State v. Bowdrey, 011019 UTCA, 20170033-CA

Docket Nº:20170033-CA
Opinion Judge:MORTENSEN, JUDGE
Party Name:State of Utah, Appellee, v. Kenneth Morris Bowdrey, Appellant.
Attorney:Teresa L. Welch, Brenda M. Viera, and Tessa Hansen, Attorneys for Appellant Sean D. Reyes and Jonathan S. Bauer, Attorneys for Appellee
Judge Panel:Judge David N. Mortensen authored this Opinion, in which Judges Gregory K. Orme and Kate Appleby concurred.
Case Date:January 10, 2019
Court:Court of Appeals of Utah
 
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2019 UT App 3

State of Utah, Appellee,

v.

Kenneth Morris Bowdrey, Appellant.

No. 20170033-CA

Court of Appeals of Utah

January 10, 2019

Third District Court, Salt Lake Department The Honorable Mark S. Kouris No. 161905902

Teresa L. Welch, Brenda M. Viera, and Tessa Hansen, Attorneys for Appellant

Sean D. Reyes and Jonathan S. Bauer, Attorneys for Appellee

Judge David N. Mortensen authored this Opinion, in which Judges Gregory K. Orme and Kate Appleby concurred.

MORTENSEN, JUDGE

¶1 In short, this is not a Long case.[1] A police officer (Officer), using a spotting scope in a surveillance operation to detect drug dealing, directed other officers (the Arrest Team) via police radio to detain Kenneth Bowdrey. Officer then joined the Arrest Team and confirmed that his colleagues had apprehended the correct suspect. Bowdrey argued that Officer's post-surveillance confirmation entitled him to a cautionary jury instruction-a Long instruction-about the limitations of eyewitness identification. The trial court denied his request. Bowdrey now appeals his conviction for drug distribution. We affirm.

BACKGROUND

The Arrest

¶2 Around 10:00 p.m. on May 27, 2016, Officer was conducting surveillance of possible drug dealing near Salt Lake City's homeless shelter. In a concealed location about one hundred yards away, Officer used a spotting scope to observe the area near the shelter. The scope was not equipped with a recorder or night vision, but Officer reported he could see the area "very well" because he had an unobstructed view and the area around the shelter was "very well-lit . . . even at nighttime." His view of the area was interrupted only by the passing of an occasional light rail commuter train. Officer was accompanied by a new recruit, whom he was training. The recruit used her own spotting scope, and she and Officer discussed their observations.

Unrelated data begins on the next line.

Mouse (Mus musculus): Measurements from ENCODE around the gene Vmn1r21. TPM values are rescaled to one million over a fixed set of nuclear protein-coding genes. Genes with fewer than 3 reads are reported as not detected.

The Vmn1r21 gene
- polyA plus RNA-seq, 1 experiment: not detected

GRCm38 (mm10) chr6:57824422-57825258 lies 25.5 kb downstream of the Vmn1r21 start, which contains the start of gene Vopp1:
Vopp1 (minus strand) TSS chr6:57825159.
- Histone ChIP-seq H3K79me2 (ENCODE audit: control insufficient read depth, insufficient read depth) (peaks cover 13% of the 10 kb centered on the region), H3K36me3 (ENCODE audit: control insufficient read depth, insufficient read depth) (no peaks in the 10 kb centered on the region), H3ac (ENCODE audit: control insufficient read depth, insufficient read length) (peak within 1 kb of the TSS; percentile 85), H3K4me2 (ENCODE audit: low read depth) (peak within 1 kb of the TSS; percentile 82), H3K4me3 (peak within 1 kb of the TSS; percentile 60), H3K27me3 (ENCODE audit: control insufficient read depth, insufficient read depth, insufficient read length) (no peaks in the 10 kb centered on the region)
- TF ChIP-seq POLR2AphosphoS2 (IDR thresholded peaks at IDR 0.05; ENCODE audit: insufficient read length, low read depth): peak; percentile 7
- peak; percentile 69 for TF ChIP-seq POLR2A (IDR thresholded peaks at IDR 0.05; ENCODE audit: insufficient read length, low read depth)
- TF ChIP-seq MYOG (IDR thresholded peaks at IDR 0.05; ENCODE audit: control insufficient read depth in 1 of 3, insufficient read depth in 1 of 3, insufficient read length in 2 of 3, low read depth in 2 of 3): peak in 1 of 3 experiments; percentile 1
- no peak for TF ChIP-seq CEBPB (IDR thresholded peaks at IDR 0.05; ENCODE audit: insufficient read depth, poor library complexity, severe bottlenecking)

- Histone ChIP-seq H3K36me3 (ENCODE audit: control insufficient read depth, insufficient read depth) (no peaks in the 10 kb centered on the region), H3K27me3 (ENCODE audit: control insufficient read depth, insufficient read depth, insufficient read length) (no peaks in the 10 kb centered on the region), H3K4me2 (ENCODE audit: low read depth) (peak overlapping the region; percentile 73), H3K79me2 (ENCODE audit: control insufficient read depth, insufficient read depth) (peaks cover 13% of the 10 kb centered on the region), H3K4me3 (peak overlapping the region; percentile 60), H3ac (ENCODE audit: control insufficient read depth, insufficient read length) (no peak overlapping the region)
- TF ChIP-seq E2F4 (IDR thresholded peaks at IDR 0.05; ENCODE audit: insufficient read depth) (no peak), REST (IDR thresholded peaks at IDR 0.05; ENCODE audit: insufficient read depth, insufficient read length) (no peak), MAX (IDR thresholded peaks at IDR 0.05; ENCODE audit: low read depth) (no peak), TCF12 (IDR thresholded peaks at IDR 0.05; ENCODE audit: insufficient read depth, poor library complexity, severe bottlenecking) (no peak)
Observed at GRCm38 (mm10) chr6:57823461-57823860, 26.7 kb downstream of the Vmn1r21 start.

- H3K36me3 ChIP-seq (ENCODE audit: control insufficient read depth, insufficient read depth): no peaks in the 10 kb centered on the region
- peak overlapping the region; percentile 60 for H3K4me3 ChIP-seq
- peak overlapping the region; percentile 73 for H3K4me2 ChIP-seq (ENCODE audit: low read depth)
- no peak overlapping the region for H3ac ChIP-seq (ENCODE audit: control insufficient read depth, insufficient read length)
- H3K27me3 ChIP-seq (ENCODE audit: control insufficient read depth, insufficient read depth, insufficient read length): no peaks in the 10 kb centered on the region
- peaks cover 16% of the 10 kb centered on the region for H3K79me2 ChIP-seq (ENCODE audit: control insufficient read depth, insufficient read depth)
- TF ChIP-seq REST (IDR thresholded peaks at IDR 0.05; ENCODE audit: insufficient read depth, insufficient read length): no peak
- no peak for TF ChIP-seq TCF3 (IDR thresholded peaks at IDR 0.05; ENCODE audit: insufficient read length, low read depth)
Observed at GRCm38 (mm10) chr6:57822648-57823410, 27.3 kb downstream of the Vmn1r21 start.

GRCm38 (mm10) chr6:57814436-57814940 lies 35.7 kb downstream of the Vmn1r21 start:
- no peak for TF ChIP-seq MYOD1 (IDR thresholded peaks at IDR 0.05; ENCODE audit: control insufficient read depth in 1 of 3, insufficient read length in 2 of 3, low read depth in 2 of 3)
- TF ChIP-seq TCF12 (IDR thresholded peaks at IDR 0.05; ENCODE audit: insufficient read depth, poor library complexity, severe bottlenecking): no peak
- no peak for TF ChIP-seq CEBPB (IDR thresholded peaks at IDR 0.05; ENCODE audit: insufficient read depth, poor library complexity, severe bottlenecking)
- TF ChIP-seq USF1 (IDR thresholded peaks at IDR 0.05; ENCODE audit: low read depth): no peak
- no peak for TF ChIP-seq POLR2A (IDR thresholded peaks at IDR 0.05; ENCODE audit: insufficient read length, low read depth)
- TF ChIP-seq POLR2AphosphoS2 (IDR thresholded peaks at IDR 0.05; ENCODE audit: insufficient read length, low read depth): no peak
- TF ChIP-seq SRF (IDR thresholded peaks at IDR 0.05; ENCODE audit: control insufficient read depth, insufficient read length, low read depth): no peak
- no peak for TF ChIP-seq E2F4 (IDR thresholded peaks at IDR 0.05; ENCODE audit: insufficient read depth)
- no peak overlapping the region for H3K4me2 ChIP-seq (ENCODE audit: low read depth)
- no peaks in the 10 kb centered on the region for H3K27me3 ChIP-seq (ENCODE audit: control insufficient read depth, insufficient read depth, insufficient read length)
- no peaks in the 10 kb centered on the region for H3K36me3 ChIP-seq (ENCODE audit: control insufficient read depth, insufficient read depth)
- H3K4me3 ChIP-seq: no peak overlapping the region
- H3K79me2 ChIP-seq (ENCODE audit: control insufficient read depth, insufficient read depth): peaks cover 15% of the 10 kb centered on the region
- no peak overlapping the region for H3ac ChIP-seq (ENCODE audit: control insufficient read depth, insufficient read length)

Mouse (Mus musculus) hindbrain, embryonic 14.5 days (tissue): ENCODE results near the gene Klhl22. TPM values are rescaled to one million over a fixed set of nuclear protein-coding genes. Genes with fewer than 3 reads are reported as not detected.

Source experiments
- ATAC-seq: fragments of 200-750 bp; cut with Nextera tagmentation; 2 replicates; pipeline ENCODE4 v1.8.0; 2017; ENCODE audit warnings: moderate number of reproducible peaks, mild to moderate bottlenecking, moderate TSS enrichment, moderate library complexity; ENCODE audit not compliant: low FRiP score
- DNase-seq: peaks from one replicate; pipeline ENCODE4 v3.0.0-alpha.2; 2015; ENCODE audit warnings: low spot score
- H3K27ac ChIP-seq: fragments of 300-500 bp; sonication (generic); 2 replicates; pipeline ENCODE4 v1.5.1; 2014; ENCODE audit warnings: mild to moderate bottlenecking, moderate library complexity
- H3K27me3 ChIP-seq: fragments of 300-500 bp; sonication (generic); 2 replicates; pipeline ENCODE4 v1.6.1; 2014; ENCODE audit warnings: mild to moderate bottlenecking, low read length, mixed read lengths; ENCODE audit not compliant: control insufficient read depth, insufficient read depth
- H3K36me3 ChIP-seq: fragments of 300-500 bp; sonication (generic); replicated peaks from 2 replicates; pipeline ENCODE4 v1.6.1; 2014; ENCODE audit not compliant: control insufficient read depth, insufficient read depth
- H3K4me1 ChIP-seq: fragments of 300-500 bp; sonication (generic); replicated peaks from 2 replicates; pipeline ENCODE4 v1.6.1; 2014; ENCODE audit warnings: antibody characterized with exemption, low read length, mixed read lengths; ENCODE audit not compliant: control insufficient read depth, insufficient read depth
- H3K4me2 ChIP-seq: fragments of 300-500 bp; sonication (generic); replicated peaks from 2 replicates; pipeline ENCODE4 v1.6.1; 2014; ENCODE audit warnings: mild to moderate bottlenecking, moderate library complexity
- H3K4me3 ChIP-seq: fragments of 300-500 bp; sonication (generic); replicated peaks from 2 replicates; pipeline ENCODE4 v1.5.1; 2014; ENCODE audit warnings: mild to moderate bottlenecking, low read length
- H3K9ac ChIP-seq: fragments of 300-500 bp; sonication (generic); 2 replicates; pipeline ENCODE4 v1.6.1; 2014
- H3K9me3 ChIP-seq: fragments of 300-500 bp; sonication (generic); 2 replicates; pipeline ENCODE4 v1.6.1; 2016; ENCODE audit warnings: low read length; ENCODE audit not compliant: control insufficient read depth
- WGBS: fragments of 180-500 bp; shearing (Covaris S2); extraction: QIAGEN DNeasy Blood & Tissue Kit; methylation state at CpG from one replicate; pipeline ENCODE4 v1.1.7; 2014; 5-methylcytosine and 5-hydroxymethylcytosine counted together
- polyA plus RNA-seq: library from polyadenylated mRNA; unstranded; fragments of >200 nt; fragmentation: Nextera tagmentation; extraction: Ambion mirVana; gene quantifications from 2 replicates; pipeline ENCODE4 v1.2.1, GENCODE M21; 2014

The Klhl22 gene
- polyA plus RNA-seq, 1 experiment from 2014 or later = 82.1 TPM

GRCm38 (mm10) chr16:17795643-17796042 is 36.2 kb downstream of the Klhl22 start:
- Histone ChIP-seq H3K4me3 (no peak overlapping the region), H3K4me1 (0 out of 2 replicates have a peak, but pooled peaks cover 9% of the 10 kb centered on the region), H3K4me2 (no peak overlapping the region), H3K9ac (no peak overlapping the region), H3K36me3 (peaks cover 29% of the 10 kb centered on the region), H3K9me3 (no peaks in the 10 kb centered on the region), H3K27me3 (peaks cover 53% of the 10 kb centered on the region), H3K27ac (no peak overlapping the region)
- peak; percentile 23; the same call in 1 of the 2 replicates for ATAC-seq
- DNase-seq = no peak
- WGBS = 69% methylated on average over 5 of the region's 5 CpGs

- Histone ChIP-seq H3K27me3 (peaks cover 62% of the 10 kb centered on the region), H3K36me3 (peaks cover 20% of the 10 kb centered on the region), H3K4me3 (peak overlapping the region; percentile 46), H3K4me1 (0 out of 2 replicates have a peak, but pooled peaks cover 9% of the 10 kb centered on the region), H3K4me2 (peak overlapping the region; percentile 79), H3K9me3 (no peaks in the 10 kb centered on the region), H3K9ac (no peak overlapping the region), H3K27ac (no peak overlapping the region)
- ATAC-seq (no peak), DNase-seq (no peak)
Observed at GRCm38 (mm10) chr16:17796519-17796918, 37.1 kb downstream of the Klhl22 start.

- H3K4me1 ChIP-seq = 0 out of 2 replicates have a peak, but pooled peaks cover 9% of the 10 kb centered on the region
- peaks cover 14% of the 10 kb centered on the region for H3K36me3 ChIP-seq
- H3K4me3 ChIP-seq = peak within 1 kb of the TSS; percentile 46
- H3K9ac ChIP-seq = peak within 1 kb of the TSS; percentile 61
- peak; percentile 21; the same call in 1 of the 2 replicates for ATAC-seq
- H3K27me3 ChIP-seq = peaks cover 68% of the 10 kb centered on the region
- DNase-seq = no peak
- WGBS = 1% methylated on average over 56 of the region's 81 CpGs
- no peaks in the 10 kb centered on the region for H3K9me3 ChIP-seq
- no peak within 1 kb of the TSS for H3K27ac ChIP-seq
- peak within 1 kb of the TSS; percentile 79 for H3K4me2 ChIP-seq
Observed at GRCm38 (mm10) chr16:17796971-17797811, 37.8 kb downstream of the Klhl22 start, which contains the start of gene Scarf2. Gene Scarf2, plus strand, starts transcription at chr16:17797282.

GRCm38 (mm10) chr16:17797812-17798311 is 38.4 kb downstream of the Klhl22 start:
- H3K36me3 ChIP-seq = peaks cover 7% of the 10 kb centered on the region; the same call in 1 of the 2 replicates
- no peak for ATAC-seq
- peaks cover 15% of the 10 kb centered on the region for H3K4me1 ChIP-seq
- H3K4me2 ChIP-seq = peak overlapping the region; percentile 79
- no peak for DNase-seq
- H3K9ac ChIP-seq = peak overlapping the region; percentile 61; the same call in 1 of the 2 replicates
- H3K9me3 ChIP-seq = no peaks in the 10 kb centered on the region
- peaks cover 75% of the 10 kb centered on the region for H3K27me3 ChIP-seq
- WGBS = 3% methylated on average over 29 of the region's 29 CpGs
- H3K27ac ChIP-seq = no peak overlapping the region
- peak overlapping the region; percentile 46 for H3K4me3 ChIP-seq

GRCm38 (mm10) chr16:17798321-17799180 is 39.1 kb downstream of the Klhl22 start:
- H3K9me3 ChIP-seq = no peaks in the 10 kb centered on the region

¶3 After watching the area through his scope for about thirty minutes, Officer observed three men conducting what appeared to be drug transactions. Two of the men (the Sellers) spit items out of their mouths after people gave them cash. Officer observed the Sellers conduct about ten such transactions each. Officer stated that the Sellers' behavior was consistent with his knowledge of drug dealing practice. Officer explained that after a buyer gives a seller cash, the seller proceeds to spit twists[2] and hands over the drugs to the buyer. Drug sellers often work with a "holder." According to Officer, a holder stays at a distance from the sellers and retains the bulk of the drug inventory, while the sellers conceal small quantities of twists in their mouths as they conduct sales. Officer explained that sellers use this method so that they can swallow or spit out the drugs if approached by police officers.

¶4 Officer observed the Sellers approach a holder two times each between sales. Officer reported that the holder would take a pill bottle out of his jacket; the Sellers would receive the bottle, transfer its contents to their mouths, and then continue selling drugs. Officer noted that the holder appeared to be smoking a crack pipe when he was not resupplying the Sellers. Officer described the holder as a "tall black male approximately 50 years old who was wearing a red backpack."

¶5 Officer radioed the Arrest Team to stop the three men he had been observing, namely the Sellers and the holder. The Sellers ran when the Arrest Team approached them, but they were...

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